5. Establish an exercise routine that pushes your child’s heart rate to at least 170 beats per minute for at least 20 minute most days of the week. This active lifestyle has been proven to increase blood flow to the brain and improves functioning of children with ADHD.
6. Do your best to decrease distractions in the surroundings of your child; especially when doing homework or other important tasks that requiring focusing.
7. Provide movement to your child when required to sit and focus on a task. For example, provide an exercise ball to sit on instead of a chair to do homework or to read. You could also try giving your child a stress ball to squeeze to help exert extra energy.
8. Be an active listener by using eye contact, paraphrasing what your child says, and asking questions that show you are genuinely interesting in what they are saying. Model, teach, and encourage your child to do the same.
9. Provide clear and consistent rules that are routinely established and applied. Implement positive and negative consequences so that your child learns and sticks to the boundaries that are set. Providing positive consequences tells your child that you pay attention to all the good choices that are made too!
10. Make sure that all adults dealing with your child support the rules that have been set. I know this can be hard when grandparents want to spoil your children. Make it a point to express your expectations directly to others and in front of your child so that everyone is on the same page.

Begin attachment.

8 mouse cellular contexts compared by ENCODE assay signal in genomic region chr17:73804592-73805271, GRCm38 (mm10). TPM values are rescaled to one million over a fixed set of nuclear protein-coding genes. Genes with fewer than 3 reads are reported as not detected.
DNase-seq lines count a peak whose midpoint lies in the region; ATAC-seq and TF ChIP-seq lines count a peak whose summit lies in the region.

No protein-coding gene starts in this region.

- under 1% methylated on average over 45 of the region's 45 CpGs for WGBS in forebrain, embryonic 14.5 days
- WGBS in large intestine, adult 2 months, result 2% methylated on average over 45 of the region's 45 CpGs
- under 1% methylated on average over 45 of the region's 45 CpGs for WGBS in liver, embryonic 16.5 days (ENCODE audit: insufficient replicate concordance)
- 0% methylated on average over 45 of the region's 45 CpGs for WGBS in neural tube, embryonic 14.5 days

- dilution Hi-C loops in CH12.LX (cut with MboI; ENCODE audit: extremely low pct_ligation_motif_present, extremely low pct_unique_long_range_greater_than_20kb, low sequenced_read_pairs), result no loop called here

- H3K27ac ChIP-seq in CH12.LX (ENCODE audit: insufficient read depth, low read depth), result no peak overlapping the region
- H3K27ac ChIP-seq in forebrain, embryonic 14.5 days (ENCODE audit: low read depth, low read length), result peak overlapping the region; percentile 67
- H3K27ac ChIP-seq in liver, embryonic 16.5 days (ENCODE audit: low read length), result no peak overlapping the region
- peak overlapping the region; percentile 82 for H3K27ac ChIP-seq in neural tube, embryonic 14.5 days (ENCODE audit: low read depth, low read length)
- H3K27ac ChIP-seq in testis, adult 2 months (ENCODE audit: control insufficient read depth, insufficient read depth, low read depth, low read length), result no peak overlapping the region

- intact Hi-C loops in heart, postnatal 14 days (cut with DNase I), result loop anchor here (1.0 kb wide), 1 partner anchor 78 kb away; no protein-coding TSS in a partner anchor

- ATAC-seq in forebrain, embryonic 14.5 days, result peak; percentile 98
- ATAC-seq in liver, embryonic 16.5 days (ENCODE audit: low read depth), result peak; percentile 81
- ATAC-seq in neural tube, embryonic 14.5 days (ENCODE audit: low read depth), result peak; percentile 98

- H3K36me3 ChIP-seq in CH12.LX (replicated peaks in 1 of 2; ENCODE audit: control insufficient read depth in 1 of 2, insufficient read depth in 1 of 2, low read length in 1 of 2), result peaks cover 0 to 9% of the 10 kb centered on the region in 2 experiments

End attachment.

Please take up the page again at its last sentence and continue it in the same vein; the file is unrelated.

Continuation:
11. Give clear and simple instructions and use eye contact. Start with a one or two step directions. If your child understands the instructions and the consequences associated, you can try to increase the complexity.
12. Be patient and firm at the same time.
13. Do not talk a situation ‘to death’ and refrain from arguing with your child. It is important to choose your battles. Some children seek out negative attention and may enjoy the verbal banter. Give your directions in simple terms and then walk away and stop talking. Once everyone is calm, a conversation can occur if needed.
14. Praise your child after appropriate behavior is shown, and help them to recognize their own strengths and accomplishments.
With early recognition of ADHD, appropriate interventions can be put into place and counseling can begin to help the family cope with the stress. Environmental changes, such as those listed above, can help improve and redirect behavior in more productive ways.
Involvement of parents in identifying behavior problems and applying appropriate interventions at home is what will help to make all the difference in supporting children with ADHD. An enriched home environment that can adapt routines and practices to make experiences of children with ADHD healthier for their development is highly desirable in order to build a positive self-concept.
Further strategies are within reach!
The Building Blocks of Positive Parenting is our exclusive book that contains a wealth of interventions for ADHD and other common childhood disorders and behavioral concerns.
You will also find that it is packed with guidance to help you achieve a solid and positive parenting foundation in your home!
The best part of this awesome book is that you don’t have to read the entire thing! You get to pick and choose what sections your family could benefit from the most. With all of the practical ideas, reproducible behavior systems, and time tested advice; it truly is the easiest to use resource manual available to parents today. ~Now that sounds like what parents can use as we juggle life’s many tasks!